Saturday, November 21, 2009

Find balance and lost years at the SCORE Clinic

I walked into the SCORE Clinic knowing something was terribly wrong, but not quite sure what it was. My training regimen had degenerated into a cycle of a hard track workouts ending in injury, a two week recovery period, only to injure something else in the next hard workout. This is not training that leads to success in racing, and it was showing. The soles of my running shoes looked like someone whittled outside edges with a pocket-knife, a sure sign of supination. My left hip was noticeably at least an inch higher than my right one. For at least the least nine months, I'd been trying to push through chronic soreness in my upper left knee and soreness on the ball of my right foot, and was now starting to battle left hip strains on top of that.

With things get totally screwed up in an important area of life, and you don't have the foggiest idea what to do about, it's always good to consult a professional. And there's a certain irony to the fact that the SCORE Clinic is just a couple blocks away from my divorce lawyer. And once Dr. Omura of the SCORE Clinic simply watched me try to do a single squat, and he pretty much figured out what the problem was. I basically couldn't do even a single squat, and was rotating my left foot outward due to a weak left hip, and shifting most of my weight to my right foot to protect my weakened left knee and hip. Needless to say, a one-legged runner is at a considerable disadvantage, so Dr. O developed a plan to increase flexibility, get rid of the pain and soreness, and find balance in my running stride.

That all sounds wonderful, but Dr. O accomplished this with techniques a casual observer might think come from a CIA torture manual. A typical session started with electrodes attached to my ailing left knee, producing pulsing electrical current into the knee muscles, causing them to twitch and contract uncontrollably. Then, Dr. O scraped my knee with something like that looked like an enlarged butter knife to break down the adhesions and scar tissue. Then, he performed something called Active Release Therapy where he would apply strong pressure with his bare hands directly on the sore knee or hip with the muscle contracted, and would maintain this pressure as I extended the muscle, literally squeezing out the swelling and damage. The session concluded with a vertebrae popping chiropractic hip and back adjustment, allowing the hips and back to find their natural, optimal alignment.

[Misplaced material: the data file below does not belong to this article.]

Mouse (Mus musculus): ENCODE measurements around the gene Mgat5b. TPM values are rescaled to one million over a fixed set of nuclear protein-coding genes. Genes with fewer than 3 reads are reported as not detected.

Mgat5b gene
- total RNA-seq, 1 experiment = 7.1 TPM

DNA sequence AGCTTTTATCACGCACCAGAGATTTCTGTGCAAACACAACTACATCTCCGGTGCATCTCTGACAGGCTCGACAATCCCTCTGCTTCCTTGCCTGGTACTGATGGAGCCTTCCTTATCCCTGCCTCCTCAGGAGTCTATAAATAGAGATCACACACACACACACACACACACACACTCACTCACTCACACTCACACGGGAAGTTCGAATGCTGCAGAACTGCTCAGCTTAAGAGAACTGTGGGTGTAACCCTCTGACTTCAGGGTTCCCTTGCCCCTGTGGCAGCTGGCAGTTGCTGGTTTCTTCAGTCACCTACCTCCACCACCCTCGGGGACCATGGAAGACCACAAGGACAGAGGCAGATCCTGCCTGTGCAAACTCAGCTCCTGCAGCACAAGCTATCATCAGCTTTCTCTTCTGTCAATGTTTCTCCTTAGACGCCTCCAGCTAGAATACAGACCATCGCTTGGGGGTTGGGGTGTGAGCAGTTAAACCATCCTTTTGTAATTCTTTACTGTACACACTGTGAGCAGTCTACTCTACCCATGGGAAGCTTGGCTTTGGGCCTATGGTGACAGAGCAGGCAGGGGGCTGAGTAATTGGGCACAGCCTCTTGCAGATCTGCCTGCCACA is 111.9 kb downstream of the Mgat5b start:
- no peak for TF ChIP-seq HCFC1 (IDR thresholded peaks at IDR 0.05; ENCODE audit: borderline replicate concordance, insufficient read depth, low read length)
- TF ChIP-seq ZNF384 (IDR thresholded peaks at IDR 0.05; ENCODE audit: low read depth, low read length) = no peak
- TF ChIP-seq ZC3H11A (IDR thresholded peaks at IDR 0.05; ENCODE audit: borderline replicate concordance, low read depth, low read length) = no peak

But Dr. O did more than subject me to a number of teeth gritting situations. He patiently demonstrated some simple stretches and exercises to do at home to flush out soreness, increase flexibiliy, and build up weaknesses. I've seen physical therapists treat their patient's living tissue as if it were some inanimate car chassis, but Dr. O gave me the insight and understanding to know what my problems were, how to fix it myself, and how to prevent it from happening again. These sessions were quite possibly the best investments I've made in running. I've faced many injuries and set backs in my thirty years of running, but dealing with these lingering pains and frustrations over the months with no apparent progress at the advanced running age of 42, I was contemplating hanging up the racing flats for good.

Back when I was young, immature, and naive, I told myself the day I stopped running and racing was the day I died. Life has changed tremendously since then, but one thing that hasn't is the drive to keep running, and train for the next race. Like a lot of runners, running has been my rock. There simply must be some challenge to overcome or a goal to meet to keep me driven, and without this, I become very directionless. The lessons of discipline, persistence, and dealing with success and failure learned from running have guided me well in real life, where success and failure in things like family, career, personal fiances, and social relationships have consequences far more significant than whether or not you take home some cheap, plastic trophy. Running's gotten me through some hard times, when I could briefly escape life's turmoil and burn off frustrations just to get through the day. I simply wouldn't know how to give it up even if I wanted to. Thanks to the SCORE Clinic, I no longer have to make that difficult choice.

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